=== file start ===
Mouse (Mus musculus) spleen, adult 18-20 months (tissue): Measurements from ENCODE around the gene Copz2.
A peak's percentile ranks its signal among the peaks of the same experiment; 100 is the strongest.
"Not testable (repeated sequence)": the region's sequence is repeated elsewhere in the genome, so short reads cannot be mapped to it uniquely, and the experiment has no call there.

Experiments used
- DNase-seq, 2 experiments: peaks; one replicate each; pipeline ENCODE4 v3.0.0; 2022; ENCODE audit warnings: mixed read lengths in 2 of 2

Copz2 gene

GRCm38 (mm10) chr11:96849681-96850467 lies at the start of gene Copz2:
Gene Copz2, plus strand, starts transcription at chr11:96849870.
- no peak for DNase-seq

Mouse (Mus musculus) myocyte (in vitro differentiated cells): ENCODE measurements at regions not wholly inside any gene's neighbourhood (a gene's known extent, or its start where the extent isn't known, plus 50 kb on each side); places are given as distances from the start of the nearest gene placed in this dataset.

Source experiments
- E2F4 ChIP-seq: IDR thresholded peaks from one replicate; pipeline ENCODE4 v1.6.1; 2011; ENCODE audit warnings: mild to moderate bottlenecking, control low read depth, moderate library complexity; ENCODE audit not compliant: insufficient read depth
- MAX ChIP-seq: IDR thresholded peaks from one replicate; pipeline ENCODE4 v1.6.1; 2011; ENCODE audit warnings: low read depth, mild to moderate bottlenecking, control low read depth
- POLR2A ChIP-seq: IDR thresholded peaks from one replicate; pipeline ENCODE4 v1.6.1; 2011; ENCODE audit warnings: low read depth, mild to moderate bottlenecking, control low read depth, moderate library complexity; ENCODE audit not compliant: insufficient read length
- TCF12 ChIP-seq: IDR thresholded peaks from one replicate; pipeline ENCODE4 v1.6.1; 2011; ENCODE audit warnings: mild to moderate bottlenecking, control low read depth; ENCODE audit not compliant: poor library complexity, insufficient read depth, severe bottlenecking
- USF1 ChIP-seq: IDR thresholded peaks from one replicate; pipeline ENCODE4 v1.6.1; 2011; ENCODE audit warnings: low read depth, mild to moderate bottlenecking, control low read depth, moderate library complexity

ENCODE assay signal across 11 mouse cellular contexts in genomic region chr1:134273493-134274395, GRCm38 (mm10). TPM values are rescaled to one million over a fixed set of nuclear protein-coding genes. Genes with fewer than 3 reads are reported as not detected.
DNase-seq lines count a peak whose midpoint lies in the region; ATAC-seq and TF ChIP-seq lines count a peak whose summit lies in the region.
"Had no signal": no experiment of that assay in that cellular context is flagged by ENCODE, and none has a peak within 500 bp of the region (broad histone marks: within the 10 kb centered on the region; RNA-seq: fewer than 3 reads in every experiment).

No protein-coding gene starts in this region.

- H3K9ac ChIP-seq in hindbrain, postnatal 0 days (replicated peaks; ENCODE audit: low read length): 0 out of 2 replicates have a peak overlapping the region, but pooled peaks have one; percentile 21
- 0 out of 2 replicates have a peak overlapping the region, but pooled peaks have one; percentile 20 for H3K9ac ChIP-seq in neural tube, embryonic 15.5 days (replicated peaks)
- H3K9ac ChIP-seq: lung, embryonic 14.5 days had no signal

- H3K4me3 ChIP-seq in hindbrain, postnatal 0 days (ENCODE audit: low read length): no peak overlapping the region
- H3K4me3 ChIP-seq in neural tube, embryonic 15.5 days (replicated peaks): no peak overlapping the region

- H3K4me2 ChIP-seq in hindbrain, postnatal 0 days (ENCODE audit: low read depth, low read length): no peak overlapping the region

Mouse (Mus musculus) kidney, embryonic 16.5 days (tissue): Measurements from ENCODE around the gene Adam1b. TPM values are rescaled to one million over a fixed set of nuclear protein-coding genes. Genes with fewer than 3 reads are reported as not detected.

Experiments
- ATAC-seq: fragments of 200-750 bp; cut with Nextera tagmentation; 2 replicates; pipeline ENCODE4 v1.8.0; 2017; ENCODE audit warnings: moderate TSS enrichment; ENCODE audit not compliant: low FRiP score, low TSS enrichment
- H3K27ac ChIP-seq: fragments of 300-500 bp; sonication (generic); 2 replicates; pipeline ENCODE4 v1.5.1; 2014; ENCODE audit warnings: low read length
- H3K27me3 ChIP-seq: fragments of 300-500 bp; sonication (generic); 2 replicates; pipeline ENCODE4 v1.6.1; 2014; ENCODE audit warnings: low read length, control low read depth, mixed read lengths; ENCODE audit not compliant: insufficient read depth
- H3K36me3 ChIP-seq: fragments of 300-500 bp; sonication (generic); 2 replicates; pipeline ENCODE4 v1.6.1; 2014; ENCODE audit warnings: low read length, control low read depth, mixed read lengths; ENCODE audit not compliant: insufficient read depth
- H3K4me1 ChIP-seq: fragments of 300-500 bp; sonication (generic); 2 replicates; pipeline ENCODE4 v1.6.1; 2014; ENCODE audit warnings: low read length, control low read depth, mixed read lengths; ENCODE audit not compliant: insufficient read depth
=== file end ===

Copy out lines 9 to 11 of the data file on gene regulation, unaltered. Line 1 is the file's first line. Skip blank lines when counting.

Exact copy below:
- no peak for DNase-seq

Mouse (Mus musculus) myocyte (in vitro differentiated cells): ENCODE measurements at regions not wholly inside any gene's neighbourhood (a gene's known extent, or its start where the extent isn't known, plus 50 kb on each side); places are given as distances from the start of the nearest gene placed in this dataset.

Source experiments